Base materials always have been an attractive investment. These materials are the basic building blocks of everything. Mining stocks are a way to invest in these base materials, but as an ongoing business rather than directly in a certain commodity. Investing in mining stocks is as simple as buying any other stock, but you do not always have to buy stock in the companies to invest in them.
Create a list of mining companies, as well as exchange traded funds (ETFs) that invest in mining companies. You can find companies by searching by sector or industry on stock screeners. ETFs can be found through the ETF database. ETFs are the quickest way to diversify your investment and can simplify research and monitoring. ETFs pool capital and invest in a way that is consistent with their focus. There are general mining ETFs or specialized ETFs, such as those that invest in junior miners.Step 2
Study how the company's stock moves with the primary metals it extracts and sells. These are companies, so standard business metrics such as profit margins apply to the analysis, but they generate revenue by extracting and selling metals. Keep in mind that price changes in the metal will have an effect on the price of the mining stock, though this factor varies among companies and metals. Most companies do not focus on only one metal. The relationship is not always clear, but understanding the relationship between the price of the metal and the mining stock will help identify significant events.Step 3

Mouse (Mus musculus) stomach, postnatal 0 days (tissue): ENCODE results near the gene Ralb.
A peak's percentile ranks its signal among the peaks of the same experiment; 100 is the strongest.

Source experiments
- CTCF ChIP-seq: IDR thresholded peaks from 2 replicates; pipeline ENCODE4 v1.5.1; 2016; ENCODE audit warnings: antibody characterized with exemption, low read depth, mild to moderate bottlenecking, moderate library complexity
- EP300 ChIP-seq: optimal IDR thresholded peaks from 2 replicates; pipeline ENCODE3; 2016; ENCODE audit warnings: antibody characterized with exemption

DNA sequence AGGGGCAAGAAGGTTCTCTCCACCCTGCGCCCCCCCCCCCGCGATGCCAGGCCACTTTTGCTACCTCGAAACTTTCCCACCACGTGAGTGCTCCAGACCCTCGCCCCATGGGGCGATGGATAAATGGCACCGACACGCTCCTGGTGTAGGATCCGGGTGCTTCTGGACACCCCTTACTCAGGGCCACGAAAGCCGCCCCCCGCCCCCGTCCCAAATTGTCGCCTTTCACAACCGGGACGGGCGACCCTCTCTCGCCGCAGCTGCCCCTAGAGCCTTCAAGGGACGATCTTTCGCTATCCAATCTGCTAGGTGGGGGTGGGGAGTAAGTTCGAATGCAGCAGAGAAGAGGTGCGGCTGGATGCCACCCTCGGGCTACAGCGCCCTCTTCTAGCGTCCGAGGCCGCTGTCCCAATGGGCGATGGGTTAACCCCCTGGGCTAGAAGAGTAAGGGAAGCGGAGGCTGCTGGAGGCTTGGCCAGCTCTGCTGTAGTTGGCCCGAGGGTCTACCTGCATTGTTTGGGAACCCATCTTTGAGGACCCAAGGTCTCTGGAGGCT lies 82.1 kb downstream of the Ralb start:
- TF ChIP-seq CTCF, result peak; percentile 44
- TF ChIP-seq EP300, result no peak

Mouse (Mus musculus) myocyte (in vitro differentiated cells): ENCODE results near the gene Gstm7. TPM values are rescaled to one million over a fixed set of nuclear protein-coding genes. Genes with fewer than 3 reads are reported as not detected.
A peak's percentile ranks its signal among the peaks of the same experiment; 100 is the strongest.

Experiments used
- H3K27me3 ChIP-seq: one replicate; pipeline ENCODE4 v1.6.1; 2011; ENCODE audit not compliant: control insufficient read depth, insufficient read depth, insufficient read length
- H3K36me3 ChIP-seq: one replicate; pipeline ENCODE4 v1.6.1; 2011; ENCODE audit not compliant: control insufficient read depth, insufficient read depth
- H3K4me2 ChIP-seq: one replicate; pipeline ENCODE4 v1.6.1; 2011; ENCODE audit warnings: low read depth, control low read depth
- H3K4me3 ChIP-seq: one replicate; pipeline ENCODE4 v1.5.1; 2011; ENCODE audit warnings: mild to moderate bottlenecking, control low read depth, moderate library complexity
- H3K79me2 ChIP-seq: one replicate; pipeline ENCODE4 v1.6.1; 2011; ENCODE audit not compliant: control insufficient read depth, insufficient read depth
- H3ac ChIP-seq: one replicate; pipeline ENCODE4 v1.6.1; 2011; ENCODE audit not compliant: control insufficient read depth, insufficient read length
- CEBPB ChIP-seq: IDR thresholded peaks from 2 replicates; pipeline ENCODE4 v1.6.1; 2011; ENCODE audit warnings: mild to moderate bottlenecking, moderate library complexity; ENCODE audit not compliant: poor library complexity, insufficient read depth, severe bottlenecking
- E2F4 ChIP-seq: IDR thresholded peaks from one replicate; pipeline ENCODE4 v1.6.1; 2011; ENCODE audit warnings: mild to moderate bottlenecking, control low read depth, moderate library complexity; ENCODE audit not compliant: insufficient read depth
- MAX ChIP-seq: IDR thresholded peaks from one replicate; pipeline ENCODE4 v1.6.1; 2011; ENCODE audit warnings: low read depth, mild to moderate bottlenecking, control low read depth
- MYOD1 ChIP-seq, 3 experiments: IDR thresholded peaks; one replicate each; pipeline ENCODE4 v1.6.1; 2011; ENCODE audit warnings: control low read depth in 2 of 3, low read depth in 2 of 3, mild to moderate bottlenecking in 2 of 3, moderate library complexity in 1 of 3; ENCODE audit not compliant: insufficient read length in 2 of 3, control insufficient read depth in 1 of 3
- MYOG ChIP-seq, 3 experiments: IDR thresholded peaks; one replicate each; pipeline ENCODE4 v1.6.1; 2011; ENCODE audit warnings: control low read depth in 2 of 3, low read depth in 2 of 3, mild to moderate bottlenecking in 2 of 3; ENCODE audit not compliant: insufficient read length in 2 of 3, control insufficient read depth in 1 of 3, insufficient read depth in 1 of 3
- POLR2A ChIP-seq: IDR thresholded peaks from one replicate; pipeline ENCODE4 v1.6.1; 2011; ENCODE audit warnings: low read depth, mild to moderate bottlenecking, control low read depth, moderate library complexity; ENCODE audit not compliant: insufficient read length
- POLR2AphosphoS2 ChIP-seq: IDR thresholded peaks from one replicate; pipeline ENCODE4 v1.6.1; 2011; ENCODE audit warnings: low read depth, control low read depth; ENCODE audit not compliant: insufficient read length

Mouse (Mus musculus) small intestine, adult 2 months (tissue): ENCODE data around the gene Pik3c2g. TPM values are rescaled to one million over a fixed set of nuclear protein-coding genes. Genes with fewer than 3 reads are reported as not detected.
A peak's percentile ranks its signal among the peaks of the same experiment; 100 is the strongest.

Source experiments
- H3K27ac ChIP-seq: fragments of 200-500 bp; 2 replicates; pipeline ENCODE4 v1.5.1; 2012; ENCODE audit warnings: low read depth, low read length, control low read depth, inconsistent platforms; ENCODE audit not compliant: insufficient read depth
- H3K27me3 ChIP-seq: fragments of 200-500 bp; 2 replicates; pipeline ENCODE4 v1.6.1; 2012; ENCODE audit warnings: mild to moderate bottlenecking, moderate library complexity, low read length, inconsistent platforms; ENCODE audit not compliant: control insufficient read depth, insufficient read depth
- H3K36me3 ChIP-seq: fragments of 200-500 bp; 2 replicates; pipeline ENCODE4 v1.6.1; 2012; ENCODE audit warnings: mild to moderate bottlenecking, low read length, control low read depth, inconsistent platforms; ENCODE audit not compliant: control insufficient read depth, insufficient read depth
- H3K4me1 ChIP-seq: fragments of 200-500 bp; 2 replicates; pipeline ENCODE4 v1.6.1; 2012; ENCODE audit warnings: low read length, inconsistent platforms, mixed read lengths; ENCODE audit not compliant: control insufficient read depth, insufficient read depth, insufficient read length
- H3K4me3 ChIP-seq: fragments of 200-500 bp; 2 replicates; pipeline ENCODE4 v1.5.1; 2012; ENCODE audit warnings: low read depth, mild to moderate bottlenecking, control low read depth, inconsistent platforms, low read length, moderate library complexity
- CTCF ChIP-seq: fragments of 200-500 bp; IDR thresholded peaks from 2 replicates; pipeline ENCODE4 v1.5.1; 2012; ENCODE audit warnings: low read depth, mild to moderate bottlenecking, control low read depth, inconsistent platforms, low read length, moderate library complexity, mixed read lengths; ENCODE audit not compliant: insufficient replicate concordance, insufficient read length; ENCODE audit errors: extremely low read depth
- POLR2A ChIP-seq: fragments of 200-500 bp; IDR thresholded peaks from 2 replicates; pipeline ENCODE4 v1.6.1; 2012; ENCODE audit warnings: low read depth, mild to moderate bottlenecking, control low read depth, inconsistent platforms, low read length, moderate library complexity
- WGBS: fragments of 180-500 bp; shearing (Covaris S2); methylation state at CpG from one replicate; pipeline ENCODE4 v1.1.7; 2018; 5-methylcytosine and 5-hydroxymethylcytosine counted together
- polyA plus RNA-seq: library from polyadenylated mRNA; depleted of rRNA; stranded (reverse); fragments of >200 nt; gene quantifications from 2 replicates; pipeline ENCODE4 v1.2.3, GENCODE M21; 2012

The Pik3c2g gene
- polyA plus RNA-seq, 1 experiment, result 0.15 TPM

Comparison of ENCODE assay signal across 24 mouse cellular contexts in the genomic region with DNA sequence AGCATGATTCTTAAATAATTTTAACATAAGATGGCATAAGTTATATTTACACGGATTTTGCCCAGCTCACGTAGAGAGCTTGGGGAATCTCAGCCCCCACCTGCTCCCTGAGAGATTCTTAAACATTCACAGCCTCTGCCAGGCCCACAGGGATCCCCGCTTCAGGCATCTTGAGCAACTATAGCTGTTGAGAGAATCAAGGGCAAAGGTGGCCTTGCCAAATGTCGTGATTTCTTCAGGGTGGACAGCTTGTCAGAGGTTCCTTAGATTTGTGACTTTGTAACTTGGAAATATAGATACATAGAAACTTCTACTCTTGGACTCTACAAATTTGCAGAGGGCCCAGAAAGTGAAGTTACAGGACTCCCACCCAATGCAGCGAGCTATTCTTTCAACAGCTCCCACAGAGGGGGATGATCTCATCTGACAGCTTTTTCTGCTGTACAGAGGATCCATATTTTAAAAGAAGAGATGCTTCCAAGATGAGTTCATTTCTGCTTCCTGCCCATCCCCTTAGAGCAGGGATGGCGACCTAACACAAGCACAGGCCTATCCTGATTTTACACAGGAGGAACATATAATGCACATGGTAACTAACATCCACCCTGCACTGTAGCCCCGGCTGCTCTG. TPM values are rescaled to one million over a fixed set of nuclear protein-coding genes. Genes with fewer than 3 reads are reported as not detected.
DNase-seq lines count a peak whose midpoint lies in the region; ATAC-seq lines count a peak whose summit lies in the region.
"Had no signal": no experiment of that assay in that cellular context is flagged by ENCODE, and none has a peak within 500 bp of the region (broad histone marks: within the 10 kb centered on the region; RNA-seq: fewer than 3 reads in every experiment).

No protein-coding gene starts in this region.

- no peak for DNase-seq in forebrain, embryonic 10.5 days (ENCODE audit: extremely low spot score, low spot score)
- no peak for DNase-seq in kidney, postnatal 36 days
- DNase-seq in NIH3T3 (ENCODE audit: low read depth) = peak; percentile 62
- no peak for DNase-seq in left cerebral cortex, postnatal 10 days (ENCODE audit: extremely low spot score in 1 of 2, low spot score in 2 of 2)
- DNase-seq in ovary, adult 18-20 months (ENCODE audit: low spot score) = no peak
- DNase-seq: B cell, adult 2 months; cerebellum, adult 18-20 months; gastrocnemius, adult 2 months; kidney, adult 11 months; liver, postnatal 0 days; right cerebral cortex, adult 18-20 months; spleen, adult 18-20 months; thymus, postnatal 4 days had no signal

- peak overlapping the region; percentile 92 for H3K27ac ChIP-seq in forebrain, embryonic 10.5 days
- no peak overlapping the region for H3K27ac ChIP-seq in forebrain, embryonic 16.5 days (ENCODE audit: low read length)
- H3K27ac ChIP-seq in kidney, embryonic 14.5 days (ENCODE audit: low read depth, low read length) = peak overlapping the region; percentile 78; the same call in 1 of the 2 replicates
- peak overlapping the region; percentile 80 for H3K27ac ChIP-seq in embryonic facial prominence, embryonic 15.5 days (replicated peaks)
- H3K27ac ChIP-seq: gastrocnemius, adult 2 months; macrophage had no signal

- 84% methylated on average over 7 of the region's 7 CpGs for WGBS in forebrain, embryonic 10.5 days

Buy the stock once you understand it, and monitor both the mining company and the metals to keep an eye on any significant developments. For ETFs, you can look at the overall metal and the mining company with the most weight in the ETF. When buying ETFs, keep an eye on expense ratios and transaction fees, which eat into overall returns.
- Certain metals such as silver can change direction dramatically, so monitoring your investment is critical.
Nihar Patel covers finance and investing for several online publications, including Seeking Alpha. He also runs his own investment analysis website. Patel holds a J.D. from UC Hastings College of Law, as well as a bachelor's degree in political science and history from UC Davis.